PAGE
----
Description: This is the SparkFun USB to Serial Breakout for the FT232RL, a small board with a built in USB to serial UART interface. This little breakout is built around the FT232RL IC from FTDI, with an internal oscillator, EEPROM, and a 28-pin SSOP package this is a serious little chip.
With this version, we’ve corrected a few issues found with the board. These changes include fixes to the VCCIO, a change from the mini USB to micro USB connector, and a few footprint modifications. Other than finding this board much easier to use, it is still the same FT232RL breakout that you know and love!
Based on 10 ratings:
1 of 1 found this helpful:
The board worked perfectly as designed but I had to do one hack first. The I/O voltage is only selectable between 3.3 and 5V while my processor runs at 2.5V. I had to remove the switch and add a provision for an external I/O voltage input. Adding a pad and some sort of jumper, etc. for this would be helpful. Thanks at least for providing the schematic, it made the mod very easy to do.
This little breakout board came with everything needed to assemble in various configurations to fit your need. The board worked exactly as advertised, and was a snap to set up after assembly. Love the documentation provided at Sparkfun–best in class.
0 of 3 found this helpful:
Beware this does not use a standard USB mini cable. I needed to steal my wifes phone cable to fit.
Recommended for others
Works well, but doesn’t seem to support 1.8v even though the IC is capable of it: http://www.ftdichip.com/Products/ICs/FT232R.htm
I have this board connected directly to an ATMEGA32 chip for debug. It works great, simple to hook up. Uses universal FTDI drivers.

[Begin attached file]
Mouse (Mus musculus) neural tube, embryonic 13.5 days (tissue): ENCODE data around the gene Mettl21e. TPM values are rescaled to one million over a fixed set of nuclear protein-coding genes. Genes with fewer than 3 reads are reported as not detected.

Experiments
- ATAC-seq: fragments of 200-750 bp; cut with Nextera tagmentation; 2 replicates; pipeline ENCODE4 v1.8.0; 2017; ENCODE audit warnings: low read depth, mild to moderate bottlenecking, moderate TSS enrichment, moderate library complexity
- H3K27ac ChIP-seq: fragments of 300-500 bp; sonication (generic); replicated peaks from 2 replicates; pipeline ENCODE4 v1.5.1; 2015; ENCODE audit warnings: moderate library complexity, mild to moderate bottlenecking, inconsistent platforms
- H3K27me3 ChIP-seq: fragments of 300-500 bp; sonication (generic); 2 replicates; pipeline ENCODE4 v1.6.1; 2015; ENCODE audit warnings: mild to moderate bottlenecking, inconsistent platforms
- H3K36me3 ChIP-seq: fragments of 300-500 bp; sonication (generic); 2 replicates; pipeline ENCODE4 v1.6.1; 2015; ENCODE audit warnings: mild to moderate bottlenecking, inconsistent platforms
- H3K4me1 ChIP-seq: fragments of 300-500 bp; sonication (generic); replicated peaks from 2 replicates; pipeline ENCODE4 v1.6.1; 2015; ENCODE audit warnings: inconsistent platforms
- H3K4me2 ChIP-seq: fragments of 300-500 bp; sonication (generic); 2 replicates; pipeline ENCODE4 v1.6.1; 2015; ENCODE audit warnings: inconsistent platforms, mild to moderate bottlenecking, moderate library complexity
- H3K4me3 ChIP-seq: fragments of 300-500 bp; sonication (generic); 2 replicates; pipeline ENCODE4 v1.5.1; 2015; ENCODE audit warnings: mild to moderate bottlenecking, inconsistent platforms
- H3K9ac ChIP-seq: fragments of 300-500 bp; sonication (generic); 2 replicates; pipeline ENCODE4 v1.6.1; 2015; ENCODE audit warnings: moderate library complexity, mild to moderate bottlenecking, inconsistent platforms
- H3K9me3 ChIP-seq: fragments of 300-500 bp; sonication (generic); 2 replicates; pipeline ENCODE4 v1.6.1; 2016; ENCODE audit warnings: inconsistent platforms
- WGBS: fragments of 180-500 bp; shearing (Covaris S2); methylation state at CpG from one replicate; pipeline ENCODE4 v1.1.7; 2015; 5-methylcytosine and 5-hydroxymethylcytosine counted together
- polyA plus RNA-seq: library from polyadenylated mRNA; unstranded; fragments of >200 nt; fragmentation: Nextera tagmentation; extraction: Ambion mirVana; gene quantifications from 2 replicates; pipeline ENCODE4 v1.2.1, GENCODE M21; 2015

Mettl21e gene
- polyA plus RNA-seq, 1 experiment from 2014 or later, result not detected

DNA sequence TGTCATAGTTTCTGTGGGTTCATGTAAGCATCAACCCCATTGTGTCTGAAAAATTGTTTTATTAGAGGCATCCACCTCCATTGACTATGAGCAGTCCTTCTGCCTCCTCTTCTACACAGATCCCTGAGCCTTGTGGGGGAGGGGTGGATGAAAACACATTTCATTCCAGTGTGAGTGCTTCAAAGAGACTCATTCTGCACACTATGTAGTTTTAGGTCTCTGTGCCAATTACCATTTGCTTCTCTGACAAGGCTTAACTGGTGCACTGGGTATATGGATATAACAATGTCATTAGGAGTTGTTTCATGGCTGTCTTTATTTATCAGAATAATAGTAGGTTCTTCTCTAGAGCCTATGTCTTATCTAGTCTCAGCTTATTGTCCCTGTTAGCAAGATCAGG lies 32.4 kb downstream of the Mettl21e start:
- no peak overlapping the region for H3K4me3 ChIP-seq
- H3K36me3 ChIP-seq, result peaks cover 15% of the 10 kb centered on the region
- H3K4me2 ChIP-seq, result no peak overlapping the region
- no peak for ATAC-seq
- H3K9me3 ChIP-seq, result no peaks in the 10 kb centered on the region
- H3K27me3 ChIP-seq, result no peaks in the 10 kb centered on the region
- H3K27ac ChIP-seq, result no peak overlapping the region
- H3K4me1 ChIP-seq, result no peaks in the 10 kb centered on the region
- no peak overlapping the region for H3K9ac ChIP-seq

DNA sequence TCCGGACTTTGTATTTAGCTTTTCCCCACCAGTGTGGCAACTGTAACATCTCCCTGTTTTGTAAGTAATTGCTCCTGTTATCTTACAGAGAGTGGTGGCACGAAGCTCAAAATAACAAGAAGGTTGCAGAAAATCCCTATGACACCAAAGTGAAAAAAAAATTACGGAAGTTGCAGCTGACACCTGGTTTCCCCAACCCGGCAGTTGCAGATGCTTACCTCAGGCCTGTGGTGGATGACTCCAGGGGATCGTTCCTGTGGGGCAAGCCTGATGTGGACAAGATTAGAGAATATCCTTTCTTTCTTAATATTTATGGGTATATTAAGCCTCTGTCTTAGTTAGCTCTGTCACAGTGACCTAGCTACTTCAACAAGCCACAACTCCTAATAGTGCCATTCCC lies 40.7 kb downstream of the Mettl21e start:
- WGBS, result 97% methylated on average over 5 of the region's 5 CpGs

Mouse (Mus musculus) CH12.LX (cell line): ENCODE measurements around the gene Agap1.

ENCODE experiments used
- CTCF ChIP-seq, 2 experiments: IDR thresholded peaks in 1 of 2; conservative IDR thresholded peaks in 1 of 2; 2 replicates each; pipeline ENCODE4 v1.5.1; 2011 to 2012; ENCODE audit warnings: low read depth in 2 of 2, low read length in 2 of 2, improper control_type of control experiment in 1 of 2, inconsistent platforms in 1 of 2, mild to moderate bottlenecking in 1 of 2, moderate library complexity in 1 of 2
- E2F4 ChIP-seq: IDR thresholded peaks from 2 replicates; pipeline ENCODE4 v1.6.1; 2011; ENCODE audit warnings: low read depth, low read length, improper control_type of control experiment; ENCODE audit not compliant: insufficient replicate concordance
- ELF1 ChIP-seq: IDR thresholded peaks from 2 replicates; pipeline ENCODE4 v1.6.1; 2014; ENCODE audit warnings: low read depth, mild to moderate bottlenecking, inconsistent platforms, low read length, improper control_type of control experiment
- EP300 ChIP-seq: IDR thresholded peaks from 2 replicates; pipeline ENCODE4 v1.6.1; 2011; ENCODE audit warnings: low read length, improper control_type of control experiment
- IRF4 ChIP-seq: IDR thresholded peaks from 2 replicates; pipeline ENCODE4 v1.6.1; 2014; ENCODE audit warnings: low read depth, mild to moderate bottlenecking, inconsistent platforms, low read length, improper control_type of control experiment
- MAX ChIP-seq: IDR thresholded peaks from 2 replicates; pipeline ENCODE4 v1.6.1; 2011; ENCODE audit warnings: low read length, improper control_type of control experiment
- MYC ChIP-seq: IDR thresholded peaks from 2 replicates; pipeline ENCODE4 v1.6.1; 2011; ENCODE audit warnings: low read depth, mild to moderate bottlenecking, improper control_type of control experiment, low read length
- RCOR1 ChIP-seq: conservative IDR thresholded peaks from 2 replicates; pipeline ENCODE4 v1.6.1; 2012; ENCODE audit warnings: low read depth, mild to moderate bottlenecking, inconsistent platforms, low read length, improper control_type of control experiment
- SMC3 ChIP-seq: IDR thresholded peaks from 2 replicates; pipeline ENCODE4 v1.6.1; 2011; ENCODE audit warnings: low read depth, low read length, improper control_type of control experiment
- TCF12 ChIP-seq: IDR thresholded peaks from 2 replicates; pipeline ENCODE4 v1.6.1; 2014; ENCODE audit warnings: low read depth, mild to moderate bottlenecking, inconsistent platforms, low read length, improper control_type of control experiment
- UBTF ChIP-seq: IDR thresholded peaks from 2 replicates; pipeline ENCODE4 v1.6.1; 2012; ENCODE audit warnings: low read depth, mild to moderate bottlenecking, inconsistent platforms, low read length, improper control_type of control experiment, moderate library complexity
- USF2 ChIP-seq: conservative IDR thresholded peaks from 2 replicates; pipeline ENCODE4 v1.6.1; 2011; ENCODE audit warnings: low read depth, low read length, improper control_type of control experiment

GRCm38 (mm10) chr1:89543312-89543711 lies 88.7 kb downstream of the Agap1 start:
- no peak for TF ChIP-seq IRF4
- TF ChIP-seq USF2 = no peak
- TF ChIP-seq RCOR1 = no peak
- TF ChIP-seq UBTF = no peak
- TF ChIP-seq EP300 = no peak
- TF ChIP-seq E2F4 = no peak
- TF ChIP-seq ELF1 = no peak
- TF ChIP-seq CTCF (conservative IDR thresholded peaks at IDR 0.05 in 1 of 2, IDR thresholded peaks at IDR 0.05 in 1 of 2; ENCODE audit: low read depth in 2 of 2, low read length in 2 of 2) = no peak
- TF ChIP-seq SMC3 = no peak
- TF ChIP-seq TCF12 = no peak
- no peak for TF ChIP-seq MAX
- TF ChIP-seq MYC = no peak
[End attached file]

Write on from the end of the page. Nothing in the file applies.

Easy to implement. Works great for interfacing UART and USB.
Board itself works okay but as this is first time I am using this board I had problem finding the correct pin connections to the other board (BT module) I am using in my project. The data sheet available in your page shows all but the simple connection diagram for 2x9 pins + additional 4 pins.
I’m sorry that it wasn’t easier to find the information you were looking for. We try to cover as much as we can in our docs, but we can’t always get everything. Happy hacking.
There are much cheaper bridges available in bulk from Alibaba and Ebay, but usually they’re based on the SiLabs CP2102.
Pros: Dual mode drivers - You can use as VCP or direct mode. Great DLL documentation and source code examples for many platforms. DLLs to go with that great DLL documentation. Respectable support department has been responsive even to my hobby user questions. One set of drivers works with serial, JTAG, FIFO, other variants of the FTDI chips.
Cons: It’s a wee big for hobby projects where space is tight. There are some Silabs boards that are ½ or 1/3 the size. This board is pretty easy to cut down without worrying about damaging anything though. Price - You can get equivalent function for serial only for $5 or so elsewhere, but you may have the occasional defective card.
Bottom line: FTDI chips are well supported and documented. You get piece of mind that your project will just work - the first time, every time.
Everyone who works with microcontrollers and sensors should have at least one of these in their toolbox. It took me 5 minutes to connect this to a sensor and I was up and running.